this is the biggest reason because I don’t like those themes. they are so flexible that too many people have thought to just use them to build ANY website and make it look like if it was bespokely made by a professional, even if they are not professionals at all.
    sometimes this people also rip off the clients, selling the websites as “custom made”, or otherwise they ask so low budgets that they are destroying the developers business, cause clients doesn’t understand the differences between a professional custom made site, and a cheap set up of a multipurpose template..

  3. Couldn’t agree more about what you think of these mega themes. The only place for these are

    1) For people that want something fast and cheep
    2) For people that don’t want to hire a real developer
    3) For those that are not coders so they can call themselves developers and make money by doing what the client could easily be doing themselves

    The biggest reason that I don’t like them is that they are a nightmare to modify when someone realized they don’t quite work exactly the way they want them to work. I dislike spending hours trying to figure out what should have been an 15 minute change. If you wanna use these things you should use them as they are and not think you’re gonna add in more features they don’t already have.

  4. I agree, these big theme frameworks are popular because they have so many features for such a low price. OSTraining calls them “Theme CMS’s” in a recent blog post. The problem is they don’t follow The WordPress Way.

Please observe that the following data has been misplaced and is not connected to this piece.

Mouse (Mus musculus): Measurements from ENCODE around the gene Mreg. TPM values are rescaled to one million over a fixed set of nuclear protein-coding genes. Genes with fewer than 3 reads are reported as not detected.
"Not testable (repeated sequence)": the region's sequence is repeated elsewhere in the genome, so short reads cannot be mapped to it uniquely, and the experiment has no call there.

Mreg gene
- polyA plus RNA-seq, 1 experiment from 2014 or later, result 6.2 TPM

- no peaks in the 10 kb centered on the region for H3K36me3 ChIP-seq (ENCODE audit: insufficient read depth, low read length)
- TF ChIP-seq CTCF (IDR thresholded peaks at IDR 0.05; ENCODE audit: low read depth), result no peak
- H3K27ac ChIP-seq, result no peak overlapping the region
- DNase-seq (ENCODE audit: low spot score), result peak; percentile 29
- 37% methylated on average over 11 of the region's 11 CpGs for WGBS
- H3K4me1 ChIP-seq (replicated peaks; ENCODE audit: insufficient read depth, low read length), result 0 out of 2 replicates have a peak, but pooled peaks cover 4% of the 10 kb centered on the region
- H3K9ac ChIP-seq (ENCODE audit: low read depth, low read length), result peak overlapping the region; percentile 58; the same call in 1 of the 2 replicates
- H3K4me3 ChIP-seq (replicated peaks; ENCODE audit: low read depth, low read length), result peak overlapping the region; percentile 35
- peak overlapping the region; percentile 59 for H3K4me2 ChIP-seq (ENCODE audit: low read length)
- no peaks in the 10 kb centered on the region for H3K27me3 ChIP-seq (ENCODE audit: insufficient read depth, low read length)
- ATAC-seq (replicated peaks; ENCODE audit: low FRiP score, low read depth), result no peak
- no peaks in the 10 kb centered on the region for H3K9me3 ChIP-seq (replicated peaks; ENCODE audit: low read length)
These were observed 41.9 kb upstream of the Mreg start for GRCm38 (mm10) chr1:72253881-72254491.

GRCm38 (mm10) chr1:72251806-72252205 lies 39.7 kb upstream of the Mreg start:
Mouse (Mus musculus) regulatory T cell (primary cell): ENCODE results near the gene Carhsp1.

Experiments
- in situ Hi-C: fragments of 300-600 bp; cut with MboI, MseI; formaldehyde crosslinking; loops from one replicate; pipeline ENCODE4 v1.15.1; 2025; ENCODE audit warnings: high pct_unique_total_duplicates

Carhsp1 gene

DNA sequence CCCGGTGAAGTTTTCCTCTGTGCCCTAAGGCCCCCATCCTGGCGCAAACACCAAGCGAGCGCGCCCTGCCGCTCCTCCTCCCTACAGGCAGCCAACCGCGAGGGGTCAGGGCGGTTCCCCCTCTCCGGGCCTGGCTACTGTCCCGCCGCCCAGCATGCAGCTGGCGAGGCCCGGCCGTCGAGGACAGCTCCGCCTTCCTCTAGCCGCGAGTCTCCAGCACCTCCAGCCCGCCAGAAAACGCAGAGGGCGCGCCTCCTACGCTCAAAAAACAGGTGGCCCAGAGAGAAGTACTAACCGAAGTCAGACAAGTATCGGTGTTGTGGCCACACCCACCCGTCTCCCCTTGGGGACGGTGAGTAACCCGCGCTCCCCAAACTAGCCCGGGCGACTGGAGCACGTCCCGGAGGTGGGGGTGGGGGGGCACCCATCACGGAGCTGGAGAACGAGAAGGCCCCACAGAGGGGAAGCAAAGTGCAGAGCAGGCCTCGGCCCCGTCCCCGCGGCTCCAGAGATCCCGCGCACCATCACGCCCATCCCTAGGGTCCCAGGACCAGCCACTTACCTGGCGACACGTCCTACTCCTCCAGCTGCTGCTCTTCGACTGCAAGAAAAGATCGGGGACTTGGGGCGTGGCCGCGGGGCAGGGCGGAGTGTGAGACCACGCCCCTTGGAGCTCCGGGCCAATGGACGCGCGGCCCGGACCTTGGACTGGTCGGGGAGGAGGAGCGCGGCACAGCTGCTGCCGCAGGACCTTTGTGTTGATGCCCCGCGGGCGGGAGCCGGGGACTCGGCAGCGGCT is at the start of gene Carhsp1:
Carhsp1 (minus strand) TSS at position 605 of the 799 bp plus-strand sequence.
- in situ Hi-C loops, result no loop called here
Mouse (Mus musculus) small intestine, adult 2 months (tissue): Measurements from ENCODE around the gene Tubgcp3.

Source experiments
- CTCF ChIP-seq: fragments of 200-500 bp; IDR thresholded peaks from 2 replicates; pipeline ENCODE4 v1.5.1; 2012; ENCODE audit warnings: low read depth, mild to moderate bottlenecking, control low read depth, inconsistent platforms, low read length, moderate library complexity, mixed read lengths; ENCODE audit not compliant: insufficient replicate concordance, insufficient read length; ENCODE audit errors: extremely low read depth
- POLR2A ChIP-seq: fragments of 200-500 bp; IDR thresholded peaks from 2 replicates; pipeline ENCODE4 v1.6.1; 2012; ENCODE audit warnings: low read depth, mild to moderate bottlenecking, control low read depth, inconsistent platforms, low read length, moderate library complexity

A theme is supposed to add functionality with plugins, but these theme frameworks have most of the functionality built-in. It slows the site down a lot because of all the unnecessary code. It also makes it extremely difficult to change themes in the future because nothing will work like it should. The poorly written code also means some plugins like WooCommerce won’t work because the code is not written like it should be, and the people blame WooCommerce instead of the theme.

    They have the worst code I ever see when I view-source. Avada is absolutely terrible. 20 CSS files and 20 JS files loaded with huge blocks of CSS written at the top. They have very slow page load times especially on cheap hosting. It’s terrible for SEO.